Dill Herb Desciption: Uses, Benefits & Side Effects
Common Trade Names
Atkinson & Barker's Gripe Mixture, Concentrated Dill Water BPC 1973, Neo, Neo Baby Mixture, Nurse Harvey's Gripe Mixture, Woodward's Gripe Water
Available as dill oil, distilled or concentrated dill water, and dried fruits.
All parts of the plant are used, but most products use the dried ripe fruit, seeds, or flowers of Anethum graveolens, a member of the carrot family.
Dill plants contain volatile oil (carvone, d-limonene, eugenol, and antheole), flavonoids (including kaempferol, quercetin, and isorhamnetin), coumarins, xanthone derivatives, triterpenes, phenolic acids, proteins, fixed oil, myristicin, dillapiole, paraffins, and phellandrene.
Dill is believed to have antiflatulent, antispasmodic, aromatic, lactogenic, and soporific actions.
Dill is a common ingredient in "gripe water;' used to relieve flatulence and colic in infants. It is also used in breast-feeding patients and in cattle to help promote the flow of milk . The oil has been used for its antifoaming and antiflatulent action to improve appetite and digestion. The seeds have been used to treat abdominal pain, halitosis (on chewing), and hiccups and to strengthen the nails when the hands are soaked in a decoction. No controlled human studies support these claims. One Bulgarian study concluded that dill oil has weak choleretic effects and should be used with other drugs for benefit .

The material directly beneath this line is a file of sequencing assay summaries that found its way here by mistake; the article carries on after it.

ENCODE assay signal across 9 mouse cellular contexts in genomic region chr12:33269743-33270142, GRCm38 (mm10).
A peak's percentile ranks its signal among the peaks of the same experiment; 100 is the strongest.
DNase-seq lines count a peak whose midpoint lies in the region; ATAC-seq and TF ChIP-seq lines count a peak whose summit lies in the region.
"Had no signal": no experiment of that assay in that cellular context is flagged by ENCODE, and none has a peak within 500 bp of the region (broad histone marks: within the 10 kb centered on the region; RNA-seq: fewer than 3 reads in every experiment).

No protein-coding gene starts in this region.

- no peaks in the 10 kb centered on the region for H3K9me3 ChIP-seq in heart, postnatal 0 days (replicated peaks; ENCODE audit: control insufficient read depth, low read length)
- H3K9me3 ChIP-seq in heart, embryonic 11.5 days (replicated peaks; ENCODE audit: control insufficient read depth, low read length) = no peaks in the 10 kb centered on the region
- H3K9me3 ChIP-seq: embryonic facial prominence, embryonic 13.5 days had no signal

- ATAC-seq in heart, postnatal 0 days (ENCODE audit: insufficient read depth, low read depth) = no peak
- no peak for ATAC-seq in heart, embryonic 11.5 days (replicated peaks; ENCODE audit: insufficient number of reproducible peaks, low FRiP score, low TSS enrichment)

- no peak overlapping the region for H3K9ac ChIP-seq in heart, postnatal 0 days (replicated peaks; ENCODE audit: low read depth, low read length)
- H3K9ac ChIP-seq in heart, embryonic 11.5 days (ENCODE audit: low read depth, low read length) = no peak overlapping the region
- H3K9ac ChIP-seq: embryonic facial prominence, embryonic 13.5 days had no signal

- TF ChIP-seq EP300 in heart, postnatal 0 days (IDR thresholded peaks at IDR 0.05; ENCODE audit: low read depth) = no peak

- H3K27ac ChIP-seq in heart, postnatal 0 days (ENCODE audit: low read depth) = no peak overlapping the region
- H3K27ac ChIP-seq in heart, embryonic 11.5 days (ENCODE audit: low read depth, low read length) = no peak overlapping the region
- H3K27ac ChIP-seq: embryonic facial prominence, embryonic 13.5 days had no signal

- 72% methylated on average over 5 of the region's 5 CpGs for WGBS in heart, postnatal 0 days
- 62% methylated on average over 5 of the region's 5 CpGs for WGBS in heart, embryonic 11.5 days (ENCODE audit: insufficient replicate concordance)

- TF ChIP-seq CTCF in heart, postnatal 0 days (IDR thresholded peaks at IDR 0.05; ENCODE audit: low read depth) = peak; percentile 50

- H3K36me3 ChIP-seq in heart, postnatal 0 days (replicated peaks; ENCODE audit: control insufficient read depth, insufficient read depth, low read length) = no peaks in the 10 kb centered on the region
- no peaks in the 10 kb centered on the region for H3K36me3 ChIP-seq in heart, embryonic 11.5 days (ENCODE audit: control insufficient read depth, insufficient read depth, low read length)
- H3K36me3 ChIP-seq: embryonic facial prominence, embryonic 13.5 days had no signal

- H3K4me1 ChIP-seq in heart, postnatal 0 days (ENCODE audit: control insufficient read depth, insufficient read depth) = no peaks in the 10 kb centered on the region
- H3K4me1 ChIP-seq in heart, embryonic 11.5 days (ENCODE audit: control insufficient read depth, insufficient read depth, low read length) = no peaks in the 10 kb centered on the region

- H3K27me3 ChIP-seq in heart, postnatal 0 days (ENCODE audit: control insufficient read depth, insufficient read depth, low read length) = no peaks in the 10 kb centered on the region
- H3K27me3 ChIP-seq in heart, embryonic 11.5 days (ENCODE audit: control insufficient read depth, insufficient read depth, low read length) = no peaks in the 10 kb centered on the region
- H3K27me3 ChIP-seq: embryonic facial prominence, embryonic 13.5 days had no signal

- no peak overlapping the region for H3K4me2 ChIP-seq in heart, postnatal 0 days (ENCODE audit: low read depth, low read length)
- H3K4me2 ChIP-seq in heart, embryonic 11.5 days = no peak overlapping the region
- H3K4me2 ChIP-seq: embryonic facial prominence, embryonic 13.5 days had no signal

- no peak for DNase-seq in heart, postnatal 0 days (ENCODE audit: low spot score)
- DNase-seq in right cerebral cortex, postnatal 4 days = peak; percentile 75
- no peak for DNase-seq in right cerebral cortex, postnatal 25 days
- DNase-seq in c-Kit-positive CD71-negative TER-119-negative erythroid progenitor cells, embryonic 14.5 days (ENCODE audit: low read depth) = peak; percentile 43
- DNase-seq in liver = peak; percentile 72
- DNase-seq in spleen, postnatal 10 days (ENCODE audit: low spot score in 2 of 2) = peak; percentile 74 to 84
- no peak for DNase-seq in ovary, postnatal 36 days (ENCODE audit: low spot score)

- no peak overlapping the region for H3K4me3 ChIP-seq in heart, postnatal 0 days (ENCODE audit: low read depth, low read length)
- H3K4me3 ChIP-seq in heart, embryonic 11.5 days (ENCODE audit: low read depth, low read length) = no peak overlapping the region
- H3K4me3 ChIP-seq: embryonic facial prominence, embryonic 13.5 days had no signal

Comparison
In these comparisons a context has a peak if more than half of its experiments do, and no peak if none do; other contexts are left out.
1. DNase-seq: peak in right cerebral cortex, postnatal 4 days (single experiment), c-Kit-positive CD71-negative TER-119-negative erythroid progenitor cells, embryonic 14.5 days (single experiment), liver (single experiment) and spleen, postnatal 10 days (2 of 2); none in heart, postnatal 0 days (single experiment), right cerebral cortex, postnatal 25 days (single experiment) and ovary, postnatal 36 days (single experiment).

Some sources suggest the following doses:
Concentrated dill water: 0.2 ml P.O. t.i.d.
Dill oil: 0.05 to 2 ml P.O. t.i.d.
Distilled dill water: 2 to 4 ml P.O. t.i.d.
Dried fruits: 1 to 4 g P.O. t.i.d.
Contraindications And Precautions
Dill weed is contraindicated in patients who require a low-salt diet because of its high sodium content. Use cautiously in patients with plant allergies because dill has allergenic components that may demonstrate cross-sensitivity in some people.
Points of Interest
Clinical data for dill are extremely limited. No trial data from the United States support its use for flatulence or colic in infants or as a stimulant for milk flow, although this appears to be the primary medicinal claim in the herbal literature. More studies are needed to determine the effects of dill in children and adults.
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